Document shredding can be a touchy subject for law firms. Can you really throw that document away, or are you obligated to keep it?
With a multitude of rules to follow for different document types and jurisdictions—not to mention considerations about what your clients want—it can be hard to know how long you should keep your files. For some, it might seem easier to simply keep all of your documents for as long as possible. Better safe than sorry, right?
Not so much. Avoiding the paper shredder for too long can have real consequences for your law firm. Storage costs stack up more quickly than you might think.
Take a look at our guide below to get started with shredding your old files and saving your firm money.
Why shredding old documents can help your firm grow
Real estate isn’t cheap. In 2015, top U.K. law firms spent about £18,200 per person per year on real estate, according to results of a survey by The Lawyer (subscription needed). In the United States, office space in big cities like New York can cost over $100 per square foot.
However, shred your old documents, and you’ll no longer need space to store them. You just might be able to move to a smaller, cheaper office—or even ditch your office space altogether.
Imagine what you could do with a little money saved. You could invest in online marketing to get more clients, or in tools to help you run your firm more efficiently. Both of these options will do more to help your firm grow than paying to store paper ever will.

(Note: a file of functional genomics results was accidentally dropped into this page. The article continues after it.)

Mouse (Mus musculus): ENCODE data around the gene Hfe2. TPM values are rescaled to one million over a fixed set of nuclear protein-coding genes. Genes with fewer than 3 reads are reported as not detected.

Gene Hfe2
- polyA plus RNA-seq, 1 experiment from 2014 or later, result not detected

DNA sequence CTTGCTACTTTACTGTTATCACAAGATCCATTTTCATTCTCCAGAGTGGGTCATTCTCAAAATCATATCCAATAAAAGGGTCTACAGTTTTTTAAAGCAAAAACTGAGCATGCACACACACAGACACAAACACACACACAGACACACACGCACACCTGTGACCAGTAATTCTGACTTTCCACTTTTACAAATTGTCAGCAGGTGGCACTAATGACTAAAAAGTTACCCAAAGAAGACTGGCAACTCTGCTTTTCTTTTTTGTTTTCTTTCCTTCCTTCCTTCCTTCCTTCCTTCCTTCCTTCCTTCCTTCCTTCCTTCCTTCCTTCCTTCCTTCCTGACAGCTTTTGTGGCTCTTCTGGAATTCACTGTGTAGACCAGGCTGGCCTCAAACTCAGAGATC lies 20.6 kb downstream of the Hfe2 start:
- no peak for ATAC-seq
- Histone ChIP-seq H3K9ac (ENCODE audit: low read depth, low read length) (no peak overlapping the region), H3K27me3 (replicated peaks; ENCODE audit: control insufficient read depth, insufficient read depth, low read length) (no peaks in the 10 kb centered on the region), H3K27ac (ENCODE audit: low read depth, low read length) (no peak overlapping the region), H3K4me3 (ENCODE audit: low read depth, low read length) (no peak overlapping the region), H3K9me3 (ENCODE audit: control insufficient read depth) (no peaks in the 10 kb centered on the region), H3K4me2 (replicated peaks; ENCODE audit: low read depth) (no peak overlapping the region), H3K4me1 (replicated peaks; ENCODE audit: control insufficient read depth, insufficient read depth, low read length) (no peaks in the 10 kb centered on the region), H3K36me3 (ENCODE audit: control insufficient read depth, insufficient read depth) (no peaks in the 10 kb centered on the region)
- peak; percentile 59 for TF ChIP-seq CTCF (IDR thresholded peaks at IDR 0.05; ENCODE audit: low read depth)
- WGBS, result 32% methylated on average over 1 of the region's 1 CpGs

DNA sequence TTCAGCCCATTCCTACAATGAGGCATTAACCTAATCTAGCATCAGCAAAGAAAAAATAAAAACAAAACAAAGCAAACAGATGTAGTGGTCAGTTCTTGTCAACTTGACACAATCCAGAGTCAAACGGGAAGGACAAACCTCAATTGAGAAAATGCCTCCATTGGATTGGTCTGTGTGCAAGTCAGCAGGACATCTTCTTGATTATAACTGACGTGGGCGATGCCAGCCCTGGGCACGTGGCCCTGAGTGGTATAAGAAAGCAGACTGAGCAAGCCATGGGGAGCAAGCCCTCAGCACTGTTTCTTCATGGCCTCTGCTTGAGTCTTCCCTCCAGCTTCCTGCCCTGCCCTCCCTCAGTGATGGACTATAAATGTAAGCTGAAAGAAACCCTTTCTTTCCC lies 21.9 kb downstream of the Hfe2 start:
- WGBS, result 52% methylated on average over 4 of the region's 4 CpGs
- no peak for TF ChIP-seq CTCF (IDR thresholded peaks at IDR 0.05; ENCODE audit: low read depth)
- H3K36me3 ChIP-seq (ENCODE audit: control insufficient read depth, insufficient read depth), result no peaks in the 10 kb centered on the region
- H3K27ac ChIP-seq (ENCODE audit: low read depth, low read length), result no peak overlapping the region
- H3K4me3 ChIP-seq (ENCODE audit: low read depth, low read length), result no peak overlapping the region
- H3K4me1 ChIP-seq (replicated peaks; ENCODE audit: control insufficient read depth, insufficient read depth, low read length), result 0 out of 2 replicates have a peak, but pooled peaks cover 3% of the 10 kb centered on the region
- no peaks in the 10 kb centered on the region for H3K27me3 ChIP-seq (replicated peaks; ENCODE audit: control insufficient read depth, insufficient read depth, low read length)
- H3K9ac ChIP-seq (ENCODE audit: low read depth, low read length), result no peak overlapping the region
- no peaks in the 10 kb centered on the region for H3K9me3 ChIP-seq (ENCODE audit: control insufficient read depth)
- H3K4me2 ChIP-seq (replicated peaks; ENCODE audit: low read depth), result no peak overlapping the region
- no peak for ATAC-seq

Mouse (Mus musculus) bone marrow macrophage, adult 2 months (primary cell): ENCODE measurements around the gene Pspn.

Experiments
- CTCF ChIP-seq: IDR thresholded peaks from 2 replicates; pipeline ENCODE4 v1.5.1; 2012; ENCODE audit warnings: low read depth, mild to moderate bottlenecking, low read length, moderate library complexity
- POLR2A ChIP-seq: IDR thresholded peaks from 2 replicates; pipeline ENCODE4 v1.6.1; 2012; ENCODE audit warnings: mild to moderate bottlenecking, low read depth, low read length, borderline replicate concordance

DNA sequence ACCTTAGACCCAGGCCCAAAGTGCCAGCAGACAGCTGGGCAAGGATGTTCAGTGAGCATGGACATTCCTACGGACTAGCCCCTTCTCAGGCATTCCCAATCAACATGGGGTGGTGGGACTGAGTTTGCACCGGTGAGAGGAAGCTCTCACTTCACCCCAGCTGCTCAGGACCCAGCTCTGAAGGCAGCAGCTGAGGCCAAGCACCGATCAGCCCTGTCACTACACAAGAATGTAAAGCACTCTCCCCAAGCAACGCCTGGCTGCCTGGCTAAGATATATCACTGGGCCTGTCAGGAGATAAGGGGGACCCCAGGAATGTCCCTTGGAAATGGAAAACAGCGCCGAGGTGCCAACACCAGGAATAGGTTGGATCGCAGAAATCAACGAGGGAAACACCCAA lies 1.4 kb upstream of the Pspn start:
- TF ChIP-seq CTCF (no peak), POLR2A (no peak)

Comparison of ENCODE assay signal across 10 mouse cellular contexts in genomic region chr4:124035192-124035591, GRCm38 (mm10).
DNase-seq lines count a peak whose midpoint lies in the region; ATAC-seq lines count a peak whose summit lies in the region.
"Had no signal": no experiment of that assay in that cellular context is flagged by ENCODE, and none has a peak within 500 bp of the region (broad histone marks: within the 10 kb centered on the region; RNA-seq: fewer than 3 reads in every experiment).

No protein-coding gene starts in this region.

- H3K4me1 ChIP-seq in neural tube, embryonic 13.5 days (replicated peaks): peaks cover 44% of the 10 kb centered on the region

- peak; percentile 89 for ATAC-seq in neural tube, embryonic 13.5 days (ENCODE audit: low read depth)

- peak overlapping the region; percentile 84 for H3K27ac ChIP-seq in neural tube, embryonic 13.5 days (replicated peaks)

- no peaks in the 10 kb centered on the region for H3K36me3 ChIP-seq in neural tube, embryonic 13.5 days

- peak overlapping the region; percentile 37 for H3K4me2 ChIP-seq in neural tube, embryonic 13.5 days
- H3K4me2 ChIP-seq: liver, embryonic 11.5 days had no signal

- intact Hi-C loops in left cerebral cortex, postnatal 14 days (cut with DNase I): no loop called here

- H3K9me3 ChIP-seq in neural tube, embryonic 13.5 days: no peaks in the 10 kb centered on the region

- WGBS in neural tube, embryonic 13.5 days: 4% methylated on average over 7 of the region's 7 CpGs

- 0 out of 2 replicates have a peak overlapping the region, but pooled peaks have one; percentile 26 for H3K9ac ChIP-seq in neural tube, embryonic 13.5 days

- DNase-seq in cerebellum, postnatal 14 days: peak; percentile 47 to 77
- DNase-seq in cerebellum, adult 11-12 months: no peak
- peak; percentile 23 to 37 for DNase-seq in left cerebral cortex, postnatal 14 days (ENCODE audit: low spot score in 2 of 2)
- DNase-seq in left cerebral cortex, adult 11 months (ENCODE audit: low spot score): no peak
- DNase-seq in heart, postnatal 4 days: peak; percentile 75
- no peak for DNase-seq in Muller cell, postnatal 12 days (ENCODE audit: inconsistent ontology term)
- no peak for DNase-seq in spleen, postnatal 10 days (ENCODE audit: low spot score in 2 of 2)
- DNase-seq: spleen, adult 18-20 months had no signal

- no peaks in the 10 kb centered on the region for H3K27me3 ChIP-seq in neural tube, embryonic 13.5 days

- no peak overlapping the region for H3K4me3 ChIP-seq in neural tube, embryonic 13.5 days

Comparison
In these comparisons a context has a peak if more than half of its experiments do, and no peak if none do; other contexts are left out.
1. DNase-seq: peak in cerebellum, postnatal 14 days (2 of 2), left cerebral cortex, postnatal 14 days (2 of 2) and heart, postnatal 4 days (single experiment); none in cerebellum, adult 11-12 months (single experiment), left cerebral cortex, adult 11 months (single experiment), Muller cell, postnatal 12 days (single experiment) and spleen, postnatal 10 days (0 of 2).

What to shred (and what to keep)
So, what can you shred, and what do you need to keep?
There are three categories of documents that law firms need to look at: dated legal material, financial information, and case files.
1. Dated legal information
You may be able to shred some of your old legal reference material—but not all of it. Some out-of-date legal material will still have its uses.
Say you set up a trust in the 1960s and it becomes relevant to a case today. The law has changed since the 1960s. How do you find the original laws?
For U.S. law, you’ll want to check out the “Caselaw Access Project,” under which Harvard Law School is digitizing its entire collection of U.S. case law, one of the largest collections of legal materials in the world. It includes 40,000 books and 40 million pages of court decisions, including items that predate the U.S. constitution.
Take time to check whether your old legal materials are included in these resources, and only throw out your old legal material if you know you can find a dated copy of it in a legal library or online.
2. Financial information
Every jurisdiction has different rules for how long you should retain your financial records. Instead of keeping everything forever, review what you’re required to keep and how long you’re required to keep it. Then, securely shred what you no longer need.
Often, lawyers are required to keep financial records for five to ten years. But it can get much more complicated than that.
Let’s take Florida as an example. Under 5–1.2(b) of the Rules Regulating The Florida Bar, Florida lawyers may retain copies of their required trust accounting documents in “their original format or stored in digital media as long as the copies include all data contained in the original documents and may be produced when required.” That means lawyers can scan their documents into PDFs to satisfy their storage requirements for as long as needed—in this case, six years.